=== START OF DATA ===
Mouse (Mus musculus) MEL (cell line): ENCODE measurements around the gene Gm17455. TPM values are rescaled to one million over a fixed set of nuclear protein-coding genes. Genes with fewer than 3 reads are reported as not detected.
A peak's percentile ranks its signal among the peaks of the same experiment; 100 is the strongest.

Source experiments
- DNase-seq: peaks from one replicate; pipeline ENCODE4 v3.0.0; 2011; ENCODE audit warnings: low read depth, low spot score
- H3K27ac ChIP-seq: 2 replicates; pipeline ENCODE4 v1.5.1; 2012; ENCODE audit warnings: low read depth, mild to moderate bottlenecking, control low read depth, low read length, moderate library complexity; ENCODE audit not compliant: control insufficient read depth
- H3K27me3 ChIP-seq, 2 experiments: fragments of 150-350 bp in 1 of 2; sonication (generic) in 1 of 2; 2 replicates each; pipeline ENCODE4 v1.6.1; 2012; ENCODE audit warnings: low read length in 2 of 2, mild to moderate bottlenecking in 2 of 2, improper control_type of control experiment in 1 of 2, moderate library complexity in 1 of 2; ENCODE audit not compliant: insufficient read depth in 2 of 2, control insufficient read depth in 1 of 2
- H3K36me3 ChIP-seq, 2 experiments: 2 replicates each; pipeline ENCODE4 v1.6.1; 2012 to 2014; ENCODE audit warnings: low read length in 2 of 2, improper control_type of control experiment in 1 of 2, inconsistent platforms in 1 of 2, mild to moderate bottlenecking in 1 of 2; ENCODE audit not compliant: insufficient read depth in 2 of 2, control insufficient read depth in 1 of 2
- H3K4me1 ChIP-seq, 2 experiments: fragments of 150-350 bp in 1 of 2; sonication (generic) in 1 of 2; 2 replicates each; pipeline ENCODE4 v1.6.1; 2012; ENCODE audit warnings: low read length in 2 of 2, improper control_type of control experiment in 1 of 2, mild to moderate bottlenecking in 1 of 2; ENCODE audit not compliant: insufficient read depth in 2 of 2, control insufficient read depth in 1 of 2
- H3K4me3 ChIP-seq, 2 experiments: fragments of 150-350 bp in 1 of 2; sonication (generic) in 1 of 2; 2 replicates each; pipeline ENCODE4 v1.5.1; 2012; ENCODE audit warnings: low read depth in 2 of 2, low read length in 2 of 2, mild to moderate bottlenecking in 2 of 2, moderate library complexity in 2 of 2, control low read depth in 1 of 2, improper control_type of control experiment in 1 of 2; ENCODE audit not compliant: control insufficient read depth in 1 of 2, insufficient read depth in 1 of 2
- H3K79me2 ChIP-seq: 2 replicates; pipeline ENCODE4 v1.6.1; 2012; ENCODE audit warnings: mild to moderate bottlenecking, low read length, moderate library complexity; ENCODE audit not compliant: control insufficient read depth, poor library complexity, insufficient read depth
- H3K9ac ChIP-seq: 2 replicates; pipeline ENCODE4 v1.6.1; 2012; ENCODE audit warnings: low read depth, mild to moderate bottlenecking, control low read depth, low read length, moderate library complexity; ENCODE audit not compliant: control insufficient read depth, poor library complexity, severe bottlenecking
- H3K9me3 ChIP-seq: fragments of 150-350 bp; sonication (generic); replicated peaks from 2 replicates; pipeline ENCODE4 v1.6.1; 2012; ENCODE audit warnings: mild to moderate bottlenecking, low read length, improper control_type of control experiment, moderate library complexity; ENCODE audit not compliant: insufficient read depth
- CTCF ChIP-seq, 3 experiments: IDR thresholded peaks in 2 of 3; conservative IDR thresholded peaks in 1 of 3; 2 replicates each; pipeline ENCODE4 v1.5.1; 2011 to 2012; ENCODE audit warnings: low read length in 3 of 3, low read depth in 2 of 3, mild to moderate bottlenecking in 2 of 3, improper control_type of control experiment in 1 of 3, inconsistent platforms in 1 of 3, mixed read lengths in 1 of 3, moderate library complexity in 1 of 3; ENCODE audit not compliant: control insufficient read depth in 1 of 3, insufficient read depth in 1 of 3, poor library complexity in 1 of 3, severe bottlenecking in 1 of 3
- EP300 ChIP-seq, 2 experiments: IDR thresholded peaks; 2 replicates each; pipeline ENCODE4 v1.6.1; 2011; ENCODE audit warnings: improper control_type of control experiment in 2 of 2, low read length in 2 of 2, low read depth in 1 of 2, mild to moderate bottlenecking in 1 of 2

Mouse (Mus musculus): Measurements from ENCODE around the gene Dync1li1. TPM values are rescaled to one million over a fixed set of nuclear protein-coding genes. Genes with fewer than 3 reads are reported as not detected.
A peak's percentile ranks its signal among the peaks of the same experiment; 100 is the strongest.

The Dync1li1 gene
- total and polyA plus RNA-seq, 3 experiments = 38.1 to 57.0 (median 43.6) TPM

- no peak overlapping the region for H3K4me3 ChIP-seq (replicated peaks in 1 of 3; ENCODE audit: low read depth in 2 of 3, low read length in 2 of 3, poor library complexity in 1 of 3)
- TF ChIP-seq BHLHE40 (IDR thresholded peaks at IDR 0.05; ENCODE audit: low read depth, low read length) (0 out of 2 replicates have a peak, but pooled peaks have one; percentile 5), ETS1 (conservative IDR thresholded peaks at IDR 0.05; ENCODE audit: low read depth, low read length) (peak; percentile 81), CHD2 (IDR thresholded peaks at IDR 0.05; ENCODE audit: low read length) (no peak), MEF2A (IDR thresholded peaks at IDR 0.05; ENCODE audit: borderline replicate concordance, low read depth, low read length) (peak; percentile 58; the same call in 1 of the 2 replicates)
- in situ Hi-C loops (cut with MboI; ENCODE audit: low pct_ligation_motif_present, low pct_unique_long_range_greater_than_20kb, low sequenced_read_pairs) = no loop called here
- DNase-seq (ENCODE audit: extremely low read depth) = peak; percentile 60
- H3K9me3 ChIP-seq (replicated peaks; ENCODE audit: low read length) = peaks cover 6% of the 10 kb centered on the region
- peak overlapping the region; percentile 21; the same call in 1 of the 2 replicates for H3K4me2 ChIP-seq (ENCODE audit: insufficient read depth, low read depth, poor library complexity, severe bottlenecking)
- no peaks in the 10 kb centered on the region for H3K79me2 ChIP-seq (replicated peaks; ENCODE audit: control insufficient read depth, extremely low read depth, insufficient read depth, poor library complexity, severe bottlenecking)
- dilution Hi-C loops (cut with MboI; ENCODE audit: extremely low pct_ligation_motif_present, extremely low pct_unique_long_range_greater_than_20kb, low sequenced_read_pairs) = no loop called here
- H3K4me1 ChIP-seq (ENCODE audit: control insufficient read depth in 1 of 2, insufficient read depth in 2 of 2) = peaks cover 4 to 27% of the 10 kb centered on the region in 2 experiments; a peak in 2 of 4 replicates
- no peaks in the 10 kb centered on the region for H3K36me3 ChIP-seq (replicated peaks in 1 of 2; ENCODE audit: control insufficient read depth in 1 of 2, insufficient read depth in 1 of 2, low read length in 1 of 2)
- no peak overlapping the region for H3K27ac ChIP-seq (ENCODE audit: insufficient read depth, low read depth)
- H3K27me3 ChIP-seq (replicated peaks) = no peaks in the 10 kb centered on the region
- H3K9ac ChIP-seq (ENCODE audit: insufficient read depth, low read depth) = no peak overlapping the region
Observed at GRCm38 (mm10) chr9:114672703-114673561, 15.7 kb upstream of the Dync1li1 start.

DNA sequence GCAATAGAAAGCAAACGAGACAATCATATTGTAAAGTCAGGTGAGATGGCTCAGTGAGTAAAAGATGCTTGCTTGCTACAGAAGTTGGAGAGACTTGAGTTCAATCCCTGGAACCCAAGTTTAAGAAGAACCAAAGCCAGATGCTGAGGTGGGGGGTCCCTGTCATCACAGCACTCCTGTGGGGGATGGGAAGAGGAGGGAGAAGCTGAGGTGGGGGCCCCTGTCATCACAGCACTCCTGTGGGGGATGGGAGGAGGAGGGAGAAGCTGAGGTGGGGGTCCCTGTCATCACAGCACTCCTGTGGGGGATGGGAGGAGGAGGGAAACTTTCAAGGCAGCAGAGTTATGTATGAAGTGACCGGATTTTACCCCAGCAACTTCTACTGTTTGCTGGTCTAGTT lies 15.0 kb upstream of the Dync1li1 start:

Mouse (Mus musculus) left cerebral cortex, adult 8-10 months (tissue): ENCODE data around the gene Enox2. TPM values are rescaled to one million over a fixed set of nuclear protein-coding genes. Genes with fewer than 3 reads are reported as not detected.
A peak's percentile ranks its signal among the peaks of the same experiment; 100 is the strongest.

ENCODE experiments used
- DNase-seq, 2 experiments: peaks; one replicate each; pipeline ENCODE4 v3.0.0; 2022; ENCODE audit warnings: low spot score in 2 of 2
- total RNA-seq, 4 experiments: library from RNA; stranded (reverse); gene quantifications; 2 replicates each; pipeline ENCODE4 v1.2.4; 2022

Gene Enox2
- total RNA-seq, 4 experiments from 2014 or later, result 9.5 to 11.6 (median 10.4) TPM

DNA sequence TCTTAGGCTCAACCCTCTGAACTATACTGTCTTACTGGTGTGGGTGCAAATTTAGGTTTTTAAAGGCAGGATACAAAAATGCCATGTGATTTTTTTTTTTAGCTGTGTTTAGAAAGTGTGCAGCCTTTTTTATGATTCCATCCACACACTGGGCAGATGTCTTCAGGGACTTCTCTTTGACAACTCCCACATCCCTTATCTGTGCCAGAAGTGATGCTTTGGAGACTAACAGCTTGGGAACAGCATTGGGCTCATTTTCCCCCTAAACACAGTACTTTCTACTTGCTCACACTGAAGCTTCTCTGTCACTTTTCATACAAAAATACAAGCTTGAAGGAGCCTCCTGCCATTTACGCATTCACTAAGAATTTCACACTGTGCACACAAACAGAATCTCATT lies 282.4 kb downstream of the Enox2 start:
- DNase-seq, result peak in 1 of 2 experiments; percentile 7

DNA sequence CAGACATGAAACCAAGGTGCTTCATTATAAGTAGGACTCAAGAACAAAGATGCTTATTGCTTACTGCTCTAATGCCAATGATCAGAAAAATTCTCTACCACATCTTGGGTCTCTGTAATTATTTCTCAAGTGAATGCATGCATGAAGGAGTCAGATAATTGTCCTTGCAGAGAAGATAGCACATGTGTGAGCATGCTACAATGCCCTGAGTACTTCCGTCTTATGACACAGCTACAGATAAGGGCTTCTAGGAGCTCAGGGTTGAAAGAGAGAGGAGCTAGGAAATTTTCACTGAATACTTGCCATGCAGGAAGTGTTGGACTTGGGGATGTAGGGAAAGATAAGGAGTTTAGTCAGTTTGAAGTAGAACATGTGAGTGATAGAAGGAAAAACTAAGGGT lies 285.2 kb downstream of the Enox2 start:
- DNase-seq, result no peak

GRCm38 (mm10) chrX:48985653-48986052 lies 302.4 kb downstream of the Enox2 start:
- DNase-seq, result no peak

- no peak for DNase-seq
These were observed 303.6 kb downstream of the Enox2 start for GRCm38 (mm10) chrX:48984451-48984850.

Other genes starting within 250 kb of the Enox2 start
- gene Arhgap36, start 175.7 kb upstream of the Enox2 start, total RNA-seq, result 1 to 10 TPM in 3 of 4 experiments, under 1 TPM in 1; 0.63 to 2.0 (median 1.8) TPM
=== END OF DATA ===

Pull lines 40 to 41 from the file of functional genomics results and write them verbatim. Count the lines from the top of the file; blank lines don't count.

- total RNA-seq, 4 experiments from 2014 or later, result 9.5 to 11.6 (median 10.4) TPM

DNA sequence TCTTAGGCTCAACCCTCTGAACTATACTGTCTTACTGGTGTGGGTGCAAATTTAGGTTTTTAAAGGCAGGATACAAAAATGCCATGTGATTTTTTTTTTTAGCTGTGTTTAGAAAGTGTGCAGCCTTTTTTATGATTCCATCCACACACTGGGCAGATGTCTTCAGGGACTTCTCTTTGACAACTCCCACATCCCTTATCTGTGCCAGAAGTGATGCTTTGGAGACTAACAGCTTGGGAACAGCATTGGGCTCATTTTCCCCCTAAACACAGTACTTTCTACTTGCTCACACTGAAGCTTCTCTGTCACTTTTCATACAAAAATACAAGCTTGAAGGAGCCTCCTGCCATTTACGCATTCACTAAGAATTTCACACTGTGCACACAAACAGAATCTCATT lies 282.4 kb downstream of the Enox2 start: